As your sales funnels grow wider and longer, keeping leads within your grasp has become even more challenging. In fact, lead leakage is one of the most costly sales and marketing issues. Plugging the holes in your sales funnel to stop such loss is critical to successful lead management.

Research shows that nearly 80% of leads that Marketing generates are never worked on by Sales, let alone turned into sales opportunities. Do you ever wonder what happens to those untouched leads? Did they have potential at some point to become opportunities, or were they all just unqualified leads?

As many of us would agree, a good percentage of those leads are likely to be qualified but are just not ready to buy. So, what happens in your organization when a lead that looks ready to buy doesn't become a sales opportunity? Does the lead just sit in your customer relationship management (CRM) system and become a competitor's opportunity a few months down the road?

The answer to that question is probably "yes," unless you are renurturing that lead until the timing is right. When that doesn't happen, however, the lead is lost.

A leaky funnel, then, is one that receives leads at the top but those leads just leak out—never to be heard from again—when they don't become immediate sales opportunities.

Studies suggest that upward of 60% of the leads coming into your funnel will buy from someone—your organization or a competitor's—over the subsequent 24 months.

Leaked leads are usually one of two types:

  1. Cold leads (really, just inquiries or suspects) that are passed to Sales and that never work because they're cold and presumed by Sales to be not ready for a call
  2. Warmer leads and opportunities that have been worked by Sales but for whatever reason do not move down the pipeline

Current nurturing programs in legacy marketing and sales processes rarely take into account "colder" leads, which is why they are also highly ineffective.

Sales reps are often still responsible for nurturing leads themselves. That is, in addition to closing business on sales opportunities, reps are supposed to use their CRM tools or Outlook to send relevant messages to each prospect. But how will they know what's relevant to each prospect over time? How will they keep track? How will they prioritize their time with selling opportunities? How will they know whether the prospect interacts with their information?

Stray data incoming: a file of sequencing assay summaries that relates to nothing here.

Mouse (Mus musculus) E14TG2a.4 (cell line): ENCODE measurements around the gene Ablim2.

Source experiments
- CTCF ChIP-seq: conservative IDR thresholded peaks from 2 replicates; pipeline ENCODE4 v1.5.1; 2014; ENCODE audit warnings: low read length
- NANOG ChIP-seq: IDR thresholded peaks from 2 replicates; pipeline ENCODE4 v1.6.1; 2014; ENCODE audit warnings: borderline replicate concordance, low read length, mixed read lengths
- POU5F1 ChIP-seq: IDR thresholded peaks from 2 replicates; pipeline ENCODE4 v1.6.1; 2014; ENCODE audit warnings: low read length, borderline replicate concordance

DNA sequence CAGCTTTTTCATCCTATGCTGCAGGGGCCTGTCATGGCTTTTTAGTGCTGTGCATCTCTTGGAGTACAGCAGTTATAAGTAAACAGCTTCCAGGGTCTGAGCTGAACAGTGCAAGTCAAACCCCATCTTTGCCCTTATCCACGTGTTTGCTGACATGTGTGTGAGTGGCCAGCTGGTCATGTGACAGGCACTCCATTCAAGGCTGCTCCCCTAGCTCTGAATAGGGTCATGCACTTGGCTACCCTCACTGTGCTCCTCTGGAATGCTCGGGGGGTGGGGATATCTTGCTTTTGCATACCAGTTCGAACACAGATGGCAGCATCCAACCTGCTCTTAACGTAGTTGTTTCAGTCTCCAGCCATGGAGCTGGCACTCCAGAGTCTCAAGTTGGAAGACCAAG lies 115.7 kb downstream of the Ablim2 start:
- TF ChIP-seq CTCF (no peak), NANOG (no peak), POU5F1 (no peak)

Nurturing: Giving Sales Teams Sales-Ready Leads Versus Inquiries and Suspects

Instead of just handing off inquiries and suspects to Sales, Marketing needs to become responsible for nurturing and promoting sales-ready leads to the sales team. Loosely defined, a sales-ready lead is a lead that both Marketing and Sales have jointly deemed ready for further qualification.

For marketers to develop, identify, and hand off sales-ready leads, they must engage in lead nurturing. Understand, however, that successful lead nurturing is not about simply sending generic emails to everyone who came to your website or interacted with your company in some way.

Effective nurturing is about sending relevant content to prospects based on who they are (title, industry, etc.), what their interests are (based on digital behavior captured on your website or from comments they've left), and what phase they are in within the buy cycle (e.g., early stage, looking at options). You may not have all that information initially, but gaining that level of intelligence about your prospects is something to work toward.

Though nurturing serves many purposes, in the end it's about driving better-qualified leads and more revenue. Whatever the current maturity of your marketing department, nurturing is a critical component for it to own if you want to make the most of your lead-generation budgets and minimize the chance of a leaky funnel.

The good news is that with today's marketing automation technology and a revised lead-management process, marketers can put together effective, relevant nurturing campaigns in a timely manner.

Renurturing: Keeping In-Funnel Opportunities Warm

Marketing also needs to take responsibility for renurturing the leads that were passed to Sales but were not yet ready to become sales opportunities.

Sales and Marketing must establish and apply rules to determine when a lead or opportunity is eligible for renurturing. Technology enables tracking, trigger-based nurturing, and dynamic content to deliver what's necessary for moving prospects through the cycle until it's time for a rep to engage again. And, with automation, you can easily personalize your messages so they appear to come from the appropriate sales rep.

* * *

Don't let leads seep out of your funnel. Such losses are costly to Marketing, Sales, and your company's bottom line. Of course, as with changes to any process, things should be done slowly and in incremental phases.

You have many ways to start implementing basic nurturing so that your organization can attain a more airtight sales funnel with minimal leakage.

(Image courtesy of Bigstock, Hand Holding.)

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Lisa Cramer is president and co-founder of LeadLife Solutions, a provider of an on-demand lead-management solution.